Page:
The United Mexican States is the world's largest Spanish-speaking country. It is largely mountainous. The Sierra Madre Occidental begins in the NW state of Chihuahua, and runs parallel to Mexico's W coast and the Sierra Madre Oriental. Monterrey lies in the foothills of the latter.
Between the two ranges lies the Mexican Plateau. The southern part of the plateau contains a series of extinct volcanoes, rising to the 5,700m [18,701ft] Orizaba. The southern highlands of the Sierra Madre del Sur include the archaeological sites in Oaxaca. Mexico contains two large peninsulas: the Baja California in the NW; and the Yucatán peninsula in the SE.
Mexico's climate is hugely varied according to altitude. Most rain occurs between June and September. More than 70% of Mexico experiences desert or semi-desert conditions.
One of the earliest Native American civilizations was that of the Olmec (800-400 BC). The Maya flourished between ad 300 and 900. The Toltec Empire ruled between 900 and c.1200. But it was the Aztec who dominated the central plateau from their capital at Tenochtitlán (modern-day Mexico City). Many splendid pyramids and temples remain from these civilizations.
Fernández de Córdoba was the first European to explore Mexico in 1517. In 1519-21 Spanish conquistadors, led by Hernán Cortés, captured the capital and the Aztec emperor Montezuma. In 1535, the territory became the Viceroyalty of New Spain. Christianity was introduced. Spanish colonial rule was harsh, divisive, and unpopular. Hidalgo y Costillo's revolt (1810) failed to win the support of creoles. In 1821 Mexico gained independence from Spain and General Augustín de Iturbide became Emperor. In 1823 republicans seized power. In 1832 Santa Anna became president. War with Texas escalated into the Mexican War (1846-48) with the United States. Under the terms of the Treaty of Guadalupe-Hidalgo (1848), Mexico lost 50% of its territory. A revolution led to the overthrow of Santa Anna in 1855, and civil war broke out. Liberal forces, led by Benito Juárez, triumphed in the War of Reform (1858-61) but conservatives, with support from France, installed Maximilian of Austria as Emperor in 1864. In 1867, republican rule was restored and Juárez became president. In 1876 an armed revolt gave Porfirio Díaz the presidency. Díaz's dictatorship lasted until 1910. Following an armed insurrection, Francisco Madero became president in 1911. A weak leader, Madero was toppled by General Huerta in 1913. Huerta's dictatorship prolonged the Mexican Revolution (1910-40) and led to US intervention. The US-backed forces of Carranza battled with the peasant armies of Villa and Zapata. After World War 2 Mexico's economy developed as relations with the US improved greatly, although economic migration became a problem.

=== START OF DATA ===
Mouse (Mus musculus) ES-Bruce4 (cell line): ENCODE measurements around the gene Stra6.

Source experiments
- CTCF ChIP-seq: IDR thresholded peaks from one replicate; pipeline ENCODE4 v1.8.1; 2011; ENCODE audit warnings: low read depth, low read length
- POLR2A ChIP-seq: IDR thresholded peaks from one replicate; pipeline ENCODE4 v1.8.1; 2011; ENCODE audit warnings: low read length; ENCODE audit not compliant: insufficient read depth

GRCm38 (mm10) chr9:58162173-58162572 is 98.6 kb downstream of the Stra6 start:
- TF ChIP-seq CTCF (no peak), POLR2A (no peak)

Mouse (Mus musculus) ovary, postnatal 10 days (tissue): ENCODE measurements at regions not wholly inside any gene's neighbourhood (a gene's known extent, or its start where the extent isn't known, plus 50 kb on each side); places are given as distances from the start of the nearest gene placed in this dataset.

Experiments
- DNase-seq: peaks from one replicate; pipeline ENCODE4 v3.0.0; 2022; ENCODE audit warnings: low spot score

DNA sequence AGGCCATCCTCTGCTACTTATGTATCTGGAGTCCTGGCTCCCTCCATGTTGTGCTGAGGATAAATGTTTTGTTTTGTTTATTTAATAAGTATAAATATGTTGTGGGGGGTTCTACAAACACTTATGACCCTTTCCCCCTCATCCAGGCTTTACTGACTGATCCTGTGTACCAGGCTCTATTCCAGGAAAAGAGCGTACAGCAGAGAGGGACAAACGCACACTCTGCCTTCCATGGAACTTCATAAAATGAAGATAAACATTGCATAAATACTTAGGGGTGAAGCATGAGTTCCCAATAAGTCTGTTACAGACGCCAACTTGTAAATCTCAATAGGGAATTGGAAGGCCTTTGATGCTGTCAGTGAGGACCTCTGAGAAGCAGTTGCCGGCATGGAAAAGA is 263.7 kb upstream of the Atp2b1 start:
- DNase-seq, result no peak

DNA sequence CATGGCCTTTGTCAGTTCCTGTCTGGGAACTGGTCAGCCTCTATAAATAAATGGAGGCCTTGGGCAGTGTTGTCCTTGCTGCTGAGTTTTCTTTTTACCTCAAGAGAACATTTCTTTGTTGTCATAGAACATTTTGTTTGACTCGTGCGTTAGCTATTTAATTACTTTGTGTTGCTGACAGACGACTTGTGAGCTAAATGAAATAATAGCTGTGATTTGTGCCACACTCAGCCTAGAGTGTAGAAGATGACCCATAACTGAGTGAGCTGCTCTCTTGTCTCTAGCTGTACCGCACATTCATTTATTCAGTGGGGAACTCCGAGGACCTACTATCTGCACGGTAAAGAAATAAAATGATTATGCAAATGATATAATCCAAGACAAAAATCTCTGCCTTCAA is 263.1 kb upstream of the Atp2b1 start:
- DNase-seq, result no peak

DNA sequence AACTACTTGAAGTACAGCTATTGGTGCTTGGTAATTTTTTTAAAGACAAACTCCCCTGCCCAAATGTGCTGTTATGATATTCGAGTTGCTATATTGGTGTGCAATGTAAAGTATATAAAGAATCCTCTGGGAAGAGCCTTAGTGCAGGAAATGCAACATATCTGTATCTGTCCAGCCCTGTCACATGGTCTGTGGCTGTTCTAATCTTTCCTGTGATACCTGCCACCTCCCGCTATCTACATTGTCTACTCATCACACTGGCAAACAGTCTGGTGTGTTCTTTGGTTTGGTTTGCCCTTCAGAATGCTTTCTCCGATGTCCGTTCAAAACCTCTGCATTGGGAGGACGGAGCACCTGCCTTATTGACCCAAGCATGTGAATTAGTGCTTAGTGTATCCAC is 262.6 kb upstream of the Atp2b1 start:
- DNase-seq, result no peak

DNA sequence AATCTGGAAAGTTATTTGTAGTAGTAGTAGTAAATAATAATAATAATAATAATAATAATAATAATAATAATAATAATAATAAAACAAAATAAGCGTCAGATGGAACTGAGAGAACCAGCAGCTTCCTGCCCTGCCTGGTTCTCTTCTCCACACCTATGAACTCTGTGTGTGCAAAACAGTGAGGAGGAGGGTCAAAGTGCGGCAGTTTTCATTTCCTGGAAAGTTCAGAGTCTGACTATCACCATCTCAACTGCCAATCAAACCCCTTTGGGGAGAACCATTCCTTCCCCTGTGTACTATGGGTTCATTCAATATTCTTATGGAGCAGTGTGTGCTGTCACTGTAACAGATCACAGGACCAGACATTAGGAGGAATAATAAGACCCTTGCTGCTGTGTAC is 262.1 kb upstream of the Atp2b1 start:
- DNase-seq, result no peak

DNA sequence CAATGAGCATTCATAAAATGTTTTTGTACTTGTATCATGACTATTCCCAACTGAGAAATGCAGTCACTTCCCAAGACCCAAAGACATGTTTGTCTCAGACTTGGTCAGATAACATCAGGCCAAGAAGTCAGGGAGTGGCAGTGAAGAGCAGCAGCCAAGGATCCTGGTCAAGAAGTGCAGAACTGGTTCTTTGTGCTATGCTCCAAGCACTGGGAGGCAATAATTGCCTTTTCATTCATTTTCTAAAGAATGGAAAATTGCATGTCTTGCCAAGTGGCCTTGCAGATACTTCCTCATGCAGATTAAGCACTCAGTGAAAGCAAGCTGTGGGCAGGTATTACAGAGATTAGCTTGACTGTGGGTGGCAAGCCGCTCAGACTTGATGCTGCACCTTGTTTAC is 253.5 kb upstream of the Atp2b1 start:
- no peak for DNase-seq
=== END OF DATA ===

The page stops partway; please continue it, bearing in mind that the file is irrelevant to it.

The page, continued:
The Institutional Revolutionary Party (PRI) ruled Mexico continuously from 1929 to 2000. In 1994 the Zapatista National Liberation Army (ZNLA) staged an armed revolt in the southern state of Chiapas, calling for land reforms and recognition of Native American rights. Vicente Fox became the first non-PRI leader of Mexico in 2000. In 2001, after a nationwide march by the Zapatistas, the Mexican parliament passed a new rights' bill for indigenous peoples. 2006 elections, marred by fraud allegations, made the conservative Felipe Calderón president by an 0.5% margin. His socialist opponent Lopez Obrador contested the results, leading to months of disorder.
The World Bank classifies Mexico as an 'upper-middle-income' developing country. Agriculture is important. Oil and oil products are the chief exports, while manufacturing is the most valuable activity. Many factories near the northern border, known as maquiladoras, assemble goods such as car parts and electrical products for US companies.
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Mexico is a federal democracy with an area of 1,964,735 square kilometers and a population of 103.5 million people (January 2003). It is located...